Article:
It’s a tough time in the roofing industry right now, with the pandemic still affecting how people do business and supply shortages causing job delays and headaches around the country.
But despite these hardships — or perhaps, because of them — roofing contractors are continually reaching out to help their communities through these tough times, whether it’s through donations or replacing roofs for deserving veterans and healthcare workers.
Case in point: The Roofing Contractors Association of South Florida (RCASF) recently donated $225,000 to the Make-A-Wish Foundation of South Florida and $25,000 for the International Game Fish Association’s Junior Angler’s Educational Program. The RCASF is a not-for-profit trade association that endeavors to elevate the roofing industry and give back to its community.
Part of its effort to give back is its annual fishing tournament, the association’s largest annual philanthropic effort. This year’s tournament, held June 12, resulted in a donation that will help grant the wishes of 45 children with a critical illness.
"It was astonishing to see roofing contractor after roofing contractor stand up when the call came for a Make-A-Wish Signature Sponsorship donation of $5,000 to grant the wish of one child," said Senior Committee Member Erica Bergeron.
Roofing contractors have been generous with both their time and labor in the past month. The Roofing Guys in New York recently completed work on the home of its “Roof for a Reason” contest winner. The winner, Marlea Stecyk, told the company in her entry that her husband was a successful roofer who always intended on fixing their home’s roof, but died due to stage four lung cancer before the work could be completed.
“It was just such a great day,” The Roofing Guys owner Angela Flynn told ABC-affiliated WSYR-TV. “I’m so proud of our company and being able to do this for Marlea.”
In Michigan, American Metal Roofs installed of a free metal roof worth over $3,000, courtesy of Isaiah Industries, on Aug. 16. American Metal Roofs Owner and President Frank Farmer said the recipients, Darlene and Larry Case, were scammed by an unscrupulous company with a shoddy metal roof, so he and Isaiah Industries decided to rectify the situation.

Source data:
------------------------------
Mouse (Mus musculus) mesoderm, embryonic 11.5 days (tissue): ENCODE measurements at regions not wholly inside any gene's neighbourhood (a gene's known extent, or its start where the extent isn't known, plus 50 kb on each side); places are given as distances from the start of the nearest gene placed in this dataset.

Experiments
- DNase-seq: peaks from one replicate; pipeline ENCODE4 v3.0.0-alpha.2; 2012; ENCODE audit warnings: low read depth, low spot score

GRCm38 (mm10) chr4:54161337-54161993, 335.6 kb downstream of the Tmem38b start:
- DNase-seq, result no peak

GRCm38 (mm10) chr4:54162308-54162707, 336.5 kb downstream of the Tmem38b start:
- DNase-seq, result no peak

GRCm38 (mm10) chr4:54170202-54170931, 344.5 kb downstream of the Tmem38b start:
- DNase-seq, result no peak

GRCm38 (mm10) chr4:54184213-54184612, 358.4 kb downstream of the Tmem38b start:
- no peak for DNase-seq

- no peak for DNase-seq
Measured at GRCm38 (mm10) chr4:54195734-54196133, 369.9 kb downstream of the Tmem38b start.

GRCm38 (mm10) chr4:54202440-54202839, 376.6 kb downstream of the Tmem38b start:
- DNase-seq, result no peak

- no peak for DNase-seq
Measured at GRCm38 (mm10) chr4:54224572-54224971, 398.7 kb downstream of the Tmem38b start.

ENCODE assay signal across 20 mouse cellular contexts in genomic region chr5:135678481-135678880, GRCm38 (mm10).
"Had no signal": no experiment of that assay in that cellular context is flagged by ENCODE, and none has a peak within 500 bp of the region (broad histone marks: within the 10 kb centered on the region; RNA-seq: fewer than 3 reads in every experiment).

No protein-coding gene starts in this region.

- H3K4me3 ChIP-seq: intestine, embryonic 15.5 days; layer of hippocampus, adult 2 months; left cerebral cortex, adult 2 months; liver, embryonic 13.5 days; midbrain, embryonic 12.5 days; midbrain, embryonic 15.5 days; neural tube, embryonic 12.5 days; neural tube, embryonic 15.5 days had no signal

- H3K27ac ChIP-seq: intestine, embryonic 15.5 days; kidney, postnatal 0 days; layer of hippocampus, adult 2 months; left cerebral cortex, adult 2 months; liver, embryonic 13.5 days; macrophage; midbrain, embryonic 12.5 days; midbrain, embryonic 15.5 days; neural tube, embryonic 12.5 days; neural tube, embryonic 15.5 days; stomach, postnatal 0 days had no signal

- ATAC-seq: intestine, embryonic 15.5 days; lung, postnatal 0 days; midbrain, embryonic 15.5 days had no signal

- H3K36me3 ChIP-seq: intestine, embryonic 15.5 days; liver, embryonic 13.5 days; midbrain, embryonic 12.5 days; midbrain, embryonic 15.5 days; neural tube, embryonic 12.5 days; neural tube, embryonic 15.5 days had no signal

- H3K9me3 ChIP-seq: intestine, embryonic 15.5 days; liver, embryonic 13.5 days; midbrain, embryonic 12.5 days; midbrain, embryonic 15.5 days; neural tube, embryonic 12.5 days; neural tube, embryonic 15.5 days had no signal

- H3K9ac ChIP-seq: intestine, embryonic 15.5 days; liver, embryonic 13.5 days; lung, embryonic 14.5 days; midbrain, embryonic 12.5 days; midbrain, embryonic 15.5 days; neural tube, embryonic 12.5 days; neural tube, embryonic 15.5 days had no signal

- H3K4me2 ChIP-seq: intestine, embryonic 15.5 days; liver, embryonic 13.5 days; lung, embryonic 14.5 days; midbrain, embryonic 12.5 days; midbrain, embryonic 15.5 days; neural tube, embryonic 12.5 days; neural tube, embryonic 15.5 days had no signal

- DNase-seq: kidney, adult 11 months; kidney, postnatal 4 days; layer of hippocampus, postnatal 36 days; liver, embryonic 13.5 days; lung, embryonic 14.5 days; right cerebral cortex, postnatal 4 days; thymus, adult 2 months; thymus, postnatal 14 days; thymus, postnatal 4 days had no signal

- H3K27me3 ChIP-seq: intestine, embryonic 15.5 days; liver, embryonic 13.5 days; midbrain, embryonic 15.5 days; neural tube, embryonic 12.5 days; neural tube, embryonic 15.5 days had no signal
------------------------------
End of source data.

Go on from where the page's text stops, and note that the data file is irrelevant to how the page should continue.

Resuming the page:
“When Farmer told me how badly the Case family was victimized and scammed by their former roofing contractor, we knew they were prime candidates for the new Roofs of Love campaign,” said Todd Miler, CEO of Isaiah Industries.
Back in May, A&M Home Services in Indiana awarded Diane Guzicki, a healthcare worker, with a new roof through its Roof Giveaway. The company installed the roof on Monday and hosted a neighborhood cookout to celebrate.
“A&M Home Services decided to give back to the local community as the community has helped us build our business over the last 10 years,” Laura Anderson, marketing and public relations manager at A&M Home Services, told NBC-affiliated WDNU-TV.
There’s been no shortage of roofing contractors giving veterans peace of mind with their homes regardless of supply issues. Earlier this month, as part of the Owens Corning National Roof Deployment Project, Tittle Brothers Construction, along with Habitat for Humanity, installed a new roof for U.S. Army veteran Carson Middlebrook in Michigan.
“It was very hard for me to compute at all. People were willing and able to help,” Middlebrook told NBC-affiliated WDIV. “With the cost of building materials and the cost of us being away from our families, just putting in hours of volunteer work and stuff like that? I mean it’s a big, big thing to see others willing to help others.”
Farrell Roofing also took part in the Roof Deployment Project, providing a new roof to U.S. Navy veteran Thomas McFarland in Florida, as did Midwest Roofing in Missouri, which donated the labor needed to install a new roof for U.S. Army veteran Ronald Burger, according to the Springfield News-Leader.
Since the start of the program in 2016, more than 275 military members around the country have received new roofs.
The repairs haven’t been limited to roofs. Bill Wade, owner of Wade Roofing & Holiday Lights, helped Korean War veteran Robert Snider in Ohio by installing new gutter guards on his home and garage at no cost. According to the News-Herald, the project, spearheaded by Honoring our Heroes, began Aug. 21 and will be completed within the week.
Beacon Building Products is holding its third annual Beacon of Hope contest to provide free roofing repairs or replacements to veterans. Open to all military veterans who received an honorable or general discharge, Beacon is accepting submissions from the public until Sept. 17. Beacon increased the number of winners from three to six, and will provide six runners-up with $2,500 each to assist with repairs.
“We want to help our nation’s veterans who have given so much to our country,” said Jamie Samide, Beacon’s vice president of marketing. “The Beacon of Hope contest is just one way that we can provide support and ensure they are protected by a reliable roof. We encourage the public to honor veterans within their communities by nominating them for an opportunity to receive a new roof.”